Mr. Garella, an American who was also a communications consultant in
Phnom Penh for the Washington-based International Republican Institute
during a 2003 election.

On August 20, Hun Sen and National Police Deputy Chief Dy Vichea filed
lawsuits in a Paris court against Mr. Rainsy for defamation.

Mr. Rainsy had accused Hun Sen of orchestrating a fatal 2008
helicopter crash of Hun Sen's powerful ally, National Police
Commissioner Hok Lundy, who is Mr. Vichea's father.

Mr. Rainsy claimed Mr. Vichea then plotted with Interior Minister Sar
Kheng to take revenge against Hun Sen.

In May 2019, a Cambodian court sentenced Mr. Rainsy in absentia to
eight years imprisonment for "inciting military personnel to
disobedience" and "insulting King Norodom Sihamoni" during 2017.

"Please all armed forces, soldiers and police, don't follow the orders
of the dictator [Hun Sen] if he orders you to shoot at and kill
innocent people," Mr. Rainsy had written on Facebook.

He smeared the king by alleging the monarch's statement urging people
to vote in 2018 was "a forgery...made under duress."

In 2016, Mr. Rainsy received a five-year prison sentence for
presenting a forged treaty erasing the Cambodian-Vietnamese border.

He became an international fugitive in 2015, dodging a two-year prison
sentence for criminal defamation. Other jail sentences await him for
additional offenses committed over the years.

Mr. Rainsy was Cambodia's 1993-94 finance minister. He later founded
the CNRP, the country's biggest opposition group, enjoying strong
popularity during a 2013 general election.

The Supreme Court dissolved the CNRP in 2017. Mr. Rainsy's supporters
claimed it was done to enable Hun Sen to win all 125 contested seats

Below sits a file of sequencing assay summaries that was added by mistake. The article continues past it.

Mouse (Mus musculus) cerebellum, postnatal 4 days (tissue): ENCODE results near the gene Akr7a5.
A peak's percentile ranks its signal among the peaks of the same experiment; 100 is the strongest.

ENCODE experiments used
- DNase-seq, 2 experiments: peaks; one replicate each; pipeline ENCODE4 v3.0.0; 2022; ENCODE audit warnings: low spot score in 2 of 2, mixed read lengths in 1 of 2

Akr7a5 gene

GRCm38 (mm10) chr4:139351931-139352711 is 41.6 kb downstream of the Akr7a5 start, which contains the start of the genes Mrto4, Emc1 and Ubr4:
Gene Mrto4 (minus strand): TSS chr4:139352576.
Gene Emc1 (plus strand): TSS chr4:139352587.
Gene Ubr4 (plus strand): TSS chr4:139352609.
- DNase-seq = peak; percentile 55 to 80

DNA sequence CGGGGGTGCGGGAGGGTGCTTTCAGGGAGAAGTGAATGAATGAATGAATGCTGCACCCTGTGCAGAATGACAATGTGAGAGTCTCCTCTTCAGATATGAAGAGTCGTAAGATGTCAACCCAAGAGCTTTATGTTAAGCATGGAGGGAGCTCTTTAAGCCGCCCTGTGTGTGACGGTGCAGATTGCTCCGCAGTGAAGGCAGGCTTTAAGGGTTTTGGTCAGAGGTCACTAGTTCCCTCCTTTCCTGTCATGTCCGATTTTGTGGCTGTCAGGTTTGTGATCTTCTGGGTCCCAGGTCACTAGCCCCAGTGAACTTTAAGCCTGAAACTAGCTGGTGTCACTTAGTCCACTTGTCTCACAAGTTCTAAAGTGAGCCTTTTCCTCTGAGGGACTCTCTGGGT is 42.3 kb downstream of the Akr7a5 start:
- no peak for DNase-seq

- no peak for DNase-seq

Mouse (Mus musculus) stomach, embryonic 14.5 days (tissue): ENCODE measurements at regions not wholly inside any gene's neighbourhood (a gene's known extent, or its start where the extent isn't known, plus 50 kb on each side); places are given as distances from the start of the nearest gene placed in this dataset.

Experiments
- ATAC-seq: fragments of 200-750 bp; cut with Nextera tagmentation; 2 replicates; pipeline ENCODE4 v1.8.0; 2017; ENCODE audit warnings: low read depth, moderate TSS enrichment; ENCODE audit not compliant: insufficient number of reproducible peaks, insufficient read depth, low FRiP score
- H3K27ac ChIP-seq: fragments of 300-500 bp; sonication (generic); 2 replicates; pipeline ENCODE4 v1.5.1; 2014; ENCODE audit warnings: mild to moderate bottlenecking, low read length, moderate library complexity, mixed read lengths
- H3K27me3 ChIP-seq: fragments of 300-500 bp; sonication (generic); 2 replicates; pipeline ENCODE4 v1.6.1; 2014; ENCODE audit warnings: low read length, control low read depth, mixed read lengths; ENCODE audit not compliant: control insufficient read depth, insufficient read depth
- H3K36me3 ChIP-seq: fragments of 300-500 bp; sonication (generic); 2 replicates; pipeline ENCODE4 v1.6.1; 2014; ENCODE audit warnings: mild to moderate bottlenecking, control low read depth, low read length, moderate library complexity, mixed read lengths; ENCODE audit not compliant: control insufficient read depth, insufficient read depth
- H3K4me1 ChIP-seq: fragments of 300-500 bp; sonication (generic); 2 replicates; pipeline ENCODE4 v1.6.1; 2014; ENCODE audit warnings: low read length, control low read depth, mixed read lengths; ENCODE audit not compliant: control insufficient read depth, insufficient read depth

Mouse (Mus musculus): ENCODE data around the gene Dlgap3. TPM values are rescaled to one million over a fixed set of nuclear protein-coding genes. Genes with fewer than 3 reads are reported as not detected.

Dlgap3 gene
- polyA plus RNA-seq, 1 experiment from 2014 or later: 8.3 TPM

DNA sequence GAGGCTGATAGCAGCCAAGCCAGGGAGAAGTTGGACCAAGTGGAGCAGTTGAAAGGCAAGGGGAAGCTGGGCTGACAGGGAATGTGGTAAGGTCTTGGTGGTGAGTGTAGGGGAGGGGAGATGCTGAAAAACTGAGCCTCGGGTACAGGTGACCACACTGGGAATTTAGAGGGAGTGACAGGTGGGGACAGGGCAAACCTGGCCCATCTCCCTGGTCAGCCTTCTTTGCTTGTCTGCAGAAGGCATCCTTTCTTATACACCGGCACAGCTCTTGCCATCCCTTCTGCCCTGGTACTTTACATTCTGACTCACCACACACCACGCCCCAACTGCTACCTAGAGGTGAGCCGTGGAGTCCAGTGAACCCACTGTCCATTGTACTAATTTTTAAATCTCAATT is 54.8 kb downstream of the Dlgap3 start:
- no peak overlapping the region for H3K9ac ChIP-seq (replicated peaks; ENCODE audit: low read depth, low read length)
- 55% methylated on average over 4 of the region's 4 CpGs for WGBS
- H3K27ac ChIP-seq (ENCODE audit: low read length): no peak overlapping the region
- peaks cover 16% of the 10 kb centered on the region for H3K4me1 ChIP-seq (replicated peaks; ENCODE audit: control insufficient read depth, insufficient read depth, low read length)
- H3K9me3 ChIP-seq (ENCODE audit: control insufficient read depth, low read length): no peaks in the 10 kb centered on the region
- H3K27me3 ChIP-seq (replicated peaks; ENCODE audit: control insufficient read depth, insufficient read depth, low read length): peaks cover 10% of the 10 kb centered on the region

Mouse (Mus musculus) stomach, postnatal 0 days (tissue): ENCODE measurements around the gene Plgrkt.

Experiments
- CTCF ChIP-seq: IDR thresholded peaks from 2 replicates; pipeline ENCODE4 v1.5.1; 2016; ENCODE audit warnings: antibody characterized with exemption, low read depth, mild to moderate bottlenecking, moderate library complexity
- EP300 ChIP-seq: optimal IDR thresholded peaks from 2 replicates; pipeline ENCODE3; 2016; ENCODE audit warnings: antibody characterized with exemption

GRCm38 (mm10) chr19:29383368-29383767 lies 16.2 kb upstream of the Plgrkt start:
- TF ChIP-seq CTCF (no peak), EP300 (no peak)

in Parliament in a 2018 general election.

In 2017 a court also locked CNRP co-founder Kem Sokha under house
arrest for alleged treasonous links to a U.S. activist organization.
Mr. Sokha is awaiting trial. Other CNRP leaders fled abroad.

In 1998, the U.S. State Department and its then-Ambassador to Cambodia
Kenneth Quinn denied Mr. Rainsy's allegations that they were blocking
a U.S. FBI investigation into a 1997 grenade attack in Phnom Penh
which killed more than 20 people and injured 100, including one

Mr. Rainsy said the attack was an assassination attempt while he led a
protest. His bodyguard died protecting him from the explosion.

On the campaign trail hoping to win a 1997 election to become prime
minister, Mr. Rainsy said in an interview, "I'm afraid that the FBI is
under political pressure not to react."

Asked what pressure, Rainsy replied:

"By the State Department, not to make public any conclusion, because
this would create a lot of problems for bilateral relations between
the present Phnom Penh government and Washington."

If Mr. Quinn "pushes for this investigation leading to Hun Sen being
pointed out as behind the murder, I think he [Quinn] would look very
bad, because why has he entertained such a good relationship, for such
a long time, with such a criminal?

"That is why he [Quinn] has to minimize all these stories, and why he
has to block this investigation," Mr. Rainsy said.

"I don't like to see attacks on the U.S. State Department, or
Ambassador Quinn, for political purposes," State Department Assistant
Secretary Stanley Roth responded a few days later in an interview Mr.
Quinn arranged by telephone to Washington.

Mr. Rainsy's allegations were "absolute nonsense," Mr. Roth said.

In a separate interview Mr. Quinn said, "I would challenge anyone to
produce any evidence or indication that I, or my embassy, ever took
any action to influence the FBI investigation in any direction."